Nursing administration covers a wide range of leadership roles, from nurse supervisor to chief nursing officer. Although administrators do not routinely provide direct patient care, the policies and the culture they create have tangible impacts on patients, staff and communities.
Successful nurse administrators “help lead best practices” and collaborate “across multiple disciplines within the organization,” says the American Hospital Association (AHA). Developing such interdisciplinary proficiencies has always been key to effective leadership, and it is now more critical than ever as the healthcare landscape evolves in complexity.
A Master of Science in Nursing – Nursing Administration and Leadership online program focuses on topics relevant to today’s nurse leaders, from organizational theory and policymaking to financial planning and interprofessional collaboration.
What Are Common Nursing Administration Job Titles?
Nursing administration is a broad term that refers to several different leadership roles, typically within a hospital, physician office or long-term care facility. Standard job titles include:
- Nurse Manager
- Director of Nursing
- Clinical Manager
- Chief Nursing Officer
- Clinical Nurse Manager
- Nurse Supervisor
What Job Responsibilities Do Nurse Administrators Have?
Nurse administrators enjoy various job responsibilities that allow them to participate in business and HR planning while continuing to develop their nursing practice. Duties may vary slightly based on the setting. Overall, nurse administrators are responsible for the well-being and aptitude of their nursing staff and the quality of care patients receive.
Their primary responsibilities are:
Patient safety. Safety is always a top priority. Administrators must ensure that their nursing staff is delivering the highest level of care possible. They observe, collect data and feedback, and review errors and near misses to determine ways to improve patient safety and outcomes.
Staff education and wellness. Ongoing education is key to promoting workplace safety and staff well-being, which will positively benefit patient care too. Nurse administrators identify potential gaps in understanding and coordinate staff development and continuing education to keep their team informed of the latest evidence-based guidance. They provide nurses with the tools to function at the top of their scope of practice and successfully manage their physical, mental and emotional health.
Policy development. Policies and procedures offer the structure necessary to coordinate consistent and high-level care across an organization. Nurse administrators create these documents, often in collaboration with other facility leaders, and use their experiences, the expertise of their staff and the needs of the patients and surrounding community as a starting point.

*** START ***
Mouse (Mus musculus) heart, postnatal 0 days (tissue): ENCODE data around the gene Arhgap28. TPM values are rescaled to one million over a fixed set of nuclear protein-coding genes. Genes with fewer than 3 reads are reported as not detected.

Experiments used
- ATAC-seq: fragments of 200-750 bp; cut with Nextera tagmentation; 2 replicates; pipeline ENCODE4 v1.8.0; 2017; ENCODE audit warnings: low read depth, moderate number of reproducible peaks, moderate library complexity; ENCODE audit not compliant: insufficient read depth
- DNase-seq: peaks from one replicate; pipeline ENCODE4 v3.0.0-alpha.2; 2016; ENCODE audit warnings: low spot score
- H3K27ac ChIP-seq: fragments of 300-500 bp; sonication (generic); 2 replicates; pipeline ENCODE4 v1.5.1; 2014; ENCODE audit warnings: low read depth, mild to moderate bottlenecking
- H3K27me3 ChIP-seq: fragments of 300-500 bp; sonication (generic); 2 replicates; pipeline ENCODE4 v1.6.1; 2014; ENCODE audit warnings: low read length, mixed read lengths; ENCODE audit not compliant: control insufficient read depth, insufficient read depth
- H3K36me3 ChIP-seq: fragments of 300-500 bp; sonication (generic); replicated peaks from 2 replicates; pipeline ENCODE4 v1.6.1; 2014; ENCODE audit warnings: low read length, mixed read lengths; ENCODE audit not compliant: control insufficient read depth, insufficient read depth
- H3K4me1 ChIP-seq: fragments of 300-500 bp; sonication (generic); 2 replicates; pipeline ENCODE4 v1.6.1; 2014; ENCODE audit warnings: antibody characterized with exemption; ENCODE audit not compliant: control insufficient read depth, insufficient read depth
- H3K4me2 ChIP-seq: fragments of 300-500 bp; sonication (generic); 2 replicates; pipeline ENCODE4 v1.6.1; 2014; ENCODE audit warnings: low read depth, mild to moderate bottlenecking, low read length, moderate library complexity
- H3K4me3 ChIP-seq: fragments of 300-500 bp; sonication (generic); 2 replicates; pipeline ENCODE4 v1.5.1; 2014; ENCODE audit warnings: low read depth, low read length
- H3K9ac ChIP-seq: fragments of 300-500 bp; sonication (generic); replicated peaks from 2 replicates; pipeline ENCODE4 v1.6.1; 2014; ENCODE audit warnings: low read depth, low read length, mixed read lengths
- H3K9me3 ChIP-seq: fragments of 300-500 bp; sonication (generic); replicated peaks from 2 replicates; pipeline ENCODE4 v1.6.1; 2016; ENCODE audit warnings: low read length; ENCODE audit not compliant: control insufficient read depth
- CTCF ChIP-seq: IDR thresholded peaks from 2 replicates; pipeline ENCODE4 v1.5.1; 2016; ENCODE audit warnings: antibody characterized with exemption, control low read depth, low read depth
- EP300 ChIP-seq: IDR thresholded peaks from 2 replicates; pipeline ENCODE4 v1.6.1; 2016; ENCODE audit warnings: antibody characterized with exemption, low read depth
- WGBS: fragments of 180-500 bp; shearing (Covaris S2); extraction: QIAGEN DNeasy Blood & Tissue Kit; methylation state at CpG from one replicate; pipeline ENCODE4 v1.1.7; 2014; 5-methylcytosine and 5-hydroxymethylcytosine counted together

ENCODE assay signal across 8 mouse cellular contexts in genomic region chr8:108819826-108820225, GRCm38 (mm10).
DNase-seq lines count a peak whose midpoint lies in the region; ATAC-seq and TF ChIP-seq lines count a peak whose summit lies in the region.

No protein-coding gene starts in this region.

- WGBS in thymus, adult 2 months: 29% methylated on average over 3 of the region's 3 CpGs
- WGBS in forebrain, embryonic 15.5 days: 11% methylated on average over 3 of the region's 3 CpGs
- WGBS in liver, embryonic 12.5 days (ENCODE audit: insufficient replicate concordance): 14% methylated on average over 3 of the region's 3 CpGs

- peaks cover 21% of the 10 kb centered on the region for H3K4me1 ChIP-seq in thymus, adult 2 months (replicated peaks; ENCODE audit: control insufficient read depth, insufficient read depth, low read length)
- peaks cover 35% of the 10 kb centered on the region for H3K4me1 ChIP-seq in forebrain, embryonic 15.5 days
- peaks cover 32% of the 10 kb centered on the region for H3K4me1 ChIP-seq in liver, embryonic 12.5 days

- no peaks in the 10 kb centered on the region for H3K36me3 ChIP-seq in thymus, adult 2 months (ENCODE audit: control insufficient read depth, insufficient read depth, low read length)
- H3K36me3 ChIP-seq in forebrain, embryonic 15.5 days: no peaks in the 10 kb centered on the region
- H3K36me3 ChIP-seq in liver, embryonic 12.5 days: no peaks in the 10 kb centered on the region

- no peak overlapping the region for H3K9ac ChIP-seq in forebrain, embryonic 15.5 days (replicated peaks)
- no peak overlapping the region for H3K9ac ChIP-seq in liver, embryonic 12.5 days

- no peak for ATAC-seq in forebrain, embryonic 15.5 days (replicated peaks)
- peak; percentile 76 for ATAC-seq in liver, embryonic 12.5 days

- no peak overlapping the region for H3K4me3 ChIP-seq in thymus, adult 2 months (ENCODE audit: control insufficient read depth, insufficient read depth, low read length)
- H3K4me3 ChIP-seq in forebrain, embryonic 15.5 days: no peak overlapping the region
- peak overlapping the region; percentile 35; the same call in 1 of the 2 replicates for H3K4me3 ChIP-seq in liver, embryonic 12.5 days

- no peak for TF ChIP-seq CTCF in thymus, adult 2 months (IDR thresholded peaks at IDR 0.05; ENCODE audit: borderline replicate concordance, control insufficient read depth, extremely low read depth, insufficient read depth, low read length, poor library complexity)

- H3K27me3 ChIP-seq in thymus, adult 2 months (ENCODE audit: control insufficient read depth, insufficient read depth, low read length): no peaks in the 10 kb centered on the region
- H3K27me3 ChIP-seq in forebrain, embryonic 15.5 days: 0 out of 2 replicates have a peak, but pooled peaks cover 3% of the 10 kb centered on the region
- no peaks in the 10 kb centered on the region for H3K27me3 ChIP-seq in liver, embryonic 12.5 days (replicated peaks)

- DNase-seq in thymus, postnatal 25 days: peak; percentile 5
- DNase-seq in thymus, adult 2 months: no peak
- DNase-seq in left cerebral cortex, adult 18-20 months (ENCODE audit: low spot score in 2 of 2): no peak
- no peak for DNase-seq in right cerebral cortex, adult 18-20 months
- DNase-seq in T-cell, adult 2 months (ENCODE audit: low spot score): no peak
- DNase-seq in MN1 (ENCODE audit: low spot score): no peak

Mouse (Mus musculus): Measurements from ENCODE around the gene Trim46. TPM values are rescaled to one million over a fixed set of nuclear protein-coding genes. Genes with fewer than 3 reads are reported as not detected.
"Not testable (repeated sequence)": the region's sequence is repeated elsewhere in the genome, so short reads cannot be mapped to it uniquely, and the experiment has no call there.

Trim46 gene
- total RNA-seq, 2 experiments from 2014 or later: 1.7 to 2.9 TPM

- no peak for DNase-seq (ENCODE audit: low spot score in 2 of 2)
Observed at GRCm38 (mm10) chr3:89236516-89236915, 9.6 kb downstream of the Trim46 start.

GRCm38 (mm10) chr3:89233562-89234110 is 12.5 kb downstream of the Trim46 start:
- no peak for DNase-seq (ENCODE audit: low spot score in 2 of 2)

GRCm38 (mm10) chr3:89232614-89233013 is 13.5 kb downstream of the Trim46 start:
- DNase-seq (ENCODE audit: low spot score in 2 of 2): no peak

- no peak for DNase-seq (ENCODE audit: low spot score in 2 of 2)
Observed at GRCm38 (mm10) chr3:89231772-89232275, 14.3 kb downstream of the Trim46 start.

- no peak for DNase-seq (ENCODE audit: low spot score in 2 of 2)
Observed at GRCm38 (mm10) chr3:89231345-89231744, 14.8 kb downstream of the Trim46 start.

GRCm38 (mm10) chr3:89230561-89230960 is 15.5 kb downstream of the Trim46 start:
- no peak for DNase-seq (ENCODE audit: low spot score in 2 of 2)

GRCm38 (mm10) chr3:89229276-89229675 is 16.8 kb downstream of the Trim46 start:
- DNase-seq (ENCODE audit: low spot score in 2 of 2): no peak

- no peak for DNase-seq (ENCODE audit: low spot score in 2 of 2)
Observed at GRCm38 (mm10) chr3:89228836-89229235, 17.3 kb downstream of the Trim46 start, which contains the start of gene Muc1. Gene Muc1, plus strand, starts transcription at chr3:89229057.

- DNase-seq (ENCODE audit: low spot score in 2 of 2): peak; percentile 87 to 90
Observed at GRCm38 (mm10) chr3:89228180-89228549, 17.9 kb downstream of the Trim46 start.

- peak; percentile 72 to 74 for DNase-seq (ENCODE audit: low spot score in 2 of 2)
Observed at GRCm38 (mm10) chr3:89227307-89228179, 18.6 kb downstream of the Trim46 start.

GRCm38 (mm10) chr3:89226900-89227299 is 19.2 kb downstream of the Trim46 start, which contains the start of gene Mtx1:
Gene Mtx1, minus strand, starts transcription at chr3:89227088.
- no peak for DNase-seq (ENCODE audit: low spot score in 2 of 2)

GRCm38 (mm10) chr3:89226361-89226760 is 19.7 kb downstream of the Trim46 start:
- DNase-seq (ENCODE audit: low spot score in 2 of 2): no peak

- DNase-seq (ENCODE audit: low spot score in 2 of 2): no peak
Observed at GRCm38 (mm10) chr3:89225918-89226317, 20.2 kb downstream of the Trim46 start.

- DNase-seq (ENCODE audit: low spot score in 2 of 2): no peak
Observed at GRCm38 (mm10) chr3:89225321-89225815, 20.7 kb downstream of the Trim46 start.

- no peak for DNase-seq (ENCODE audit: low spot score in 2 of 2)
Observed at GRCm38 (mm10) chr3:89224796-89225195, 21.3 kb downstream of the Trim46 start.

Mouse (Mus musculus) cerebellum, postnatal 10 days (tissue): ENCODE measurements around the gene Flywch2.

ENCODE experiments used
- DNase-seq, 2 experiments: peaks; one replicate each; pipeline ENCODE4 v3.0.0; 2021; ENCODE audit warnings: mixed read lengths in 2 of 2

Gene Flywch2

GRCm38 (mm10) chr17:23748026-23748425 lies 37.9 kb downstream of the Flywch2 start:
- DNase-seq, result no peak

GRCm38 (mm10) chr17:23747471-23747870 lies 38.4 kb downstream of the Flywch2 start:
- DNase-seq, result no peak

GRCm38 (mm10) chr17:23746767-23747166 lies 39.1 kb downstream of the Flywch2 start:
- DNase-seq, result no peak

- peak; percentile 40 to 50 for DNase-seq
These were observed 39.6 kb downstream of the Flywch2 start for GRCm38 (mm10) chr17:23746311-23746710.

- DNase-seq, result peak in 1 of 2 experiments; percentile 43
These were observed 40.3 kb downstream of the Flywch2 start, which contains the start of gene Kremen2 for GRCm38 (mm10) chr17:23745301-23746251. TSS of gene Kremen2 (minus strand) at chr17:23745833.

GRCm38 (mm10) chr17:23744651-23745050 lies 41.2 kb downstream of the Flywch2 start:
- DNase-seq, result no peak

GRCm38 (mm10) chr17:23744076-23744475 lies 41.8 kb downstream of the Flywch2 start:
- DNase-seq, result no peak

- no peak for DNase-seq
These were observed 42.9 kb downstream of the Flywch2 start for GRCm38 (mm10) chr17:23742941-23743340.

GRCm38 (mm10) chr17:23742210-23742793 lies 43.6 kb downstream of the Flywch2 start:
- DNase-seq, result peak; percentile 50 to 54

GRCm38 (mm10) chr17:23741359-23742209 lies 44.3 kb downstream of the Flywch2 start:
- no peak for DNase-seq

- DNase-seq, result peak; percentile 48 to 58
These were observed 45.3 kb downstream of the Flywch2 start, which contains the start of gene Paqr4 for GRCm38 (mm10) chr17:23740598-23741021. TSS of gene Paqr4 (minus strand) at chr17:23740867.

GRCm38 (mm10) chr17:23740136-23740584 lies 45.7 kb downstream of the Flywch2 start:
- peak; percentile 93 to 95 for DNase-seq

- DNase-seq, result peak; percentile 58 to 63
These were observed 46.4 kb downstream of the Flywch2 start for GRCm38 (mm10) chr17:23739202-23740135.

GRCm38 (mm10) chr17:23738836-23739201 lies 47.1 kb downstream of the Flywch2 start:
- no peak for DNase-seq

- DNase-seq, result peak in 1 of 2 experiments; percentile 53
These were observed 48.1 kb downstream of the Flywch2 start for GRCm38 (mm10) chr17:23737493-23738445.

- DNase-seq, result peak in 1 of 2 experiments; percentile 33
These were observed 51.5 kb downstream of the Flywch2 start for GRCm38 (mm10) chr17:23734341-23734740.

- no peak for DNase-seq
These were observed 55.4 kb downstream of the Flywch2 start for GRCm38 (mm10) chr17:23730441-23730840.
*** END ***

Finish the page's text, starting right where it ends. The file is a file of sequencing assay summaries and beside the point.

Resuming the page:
Business and HR planning. Nurse administrators are heavily involved in business and HR planning at their facilities. Their input helps determine the types of services offered and how to manage resources. In addition, they represent the best interests of their staff at meetings, recruit and hire nurses, conduct performance reviews and coordinate work schedules.
Open and supportive culture. Nurse administrators have an overwhelming impact on workplace culture. They are responsible for establishing an environment that supports staff and allows for the free flow of relevant information.
What Is the Job Outlook for Nurse Administrators?
Healthcare faces unprecedented challenges. It will take forward-thinking leaders equipped with the latest skills and strategies to create a sustainable system. Administrators must adapt and redirect healthcare resources and staffing to meet the needs of a larger, more diverse patient population. They must also maintain a commitment to preventive care and population health as they navigate the anticipated retirement of thousands of older healthcare workers.
As a result, demand for health services managers, including nurse administrators, will rise 32% by 2030, according to the U.S. Bureau of Labor Statistics (BLS). Job openings will increase by 52K each year over the next decade.
Nursing administration is a dynamic and growing career — one that allows nurses to continue developing their nursing practice while stepping into leadership roles that can improve workplace safety and patient outcomes.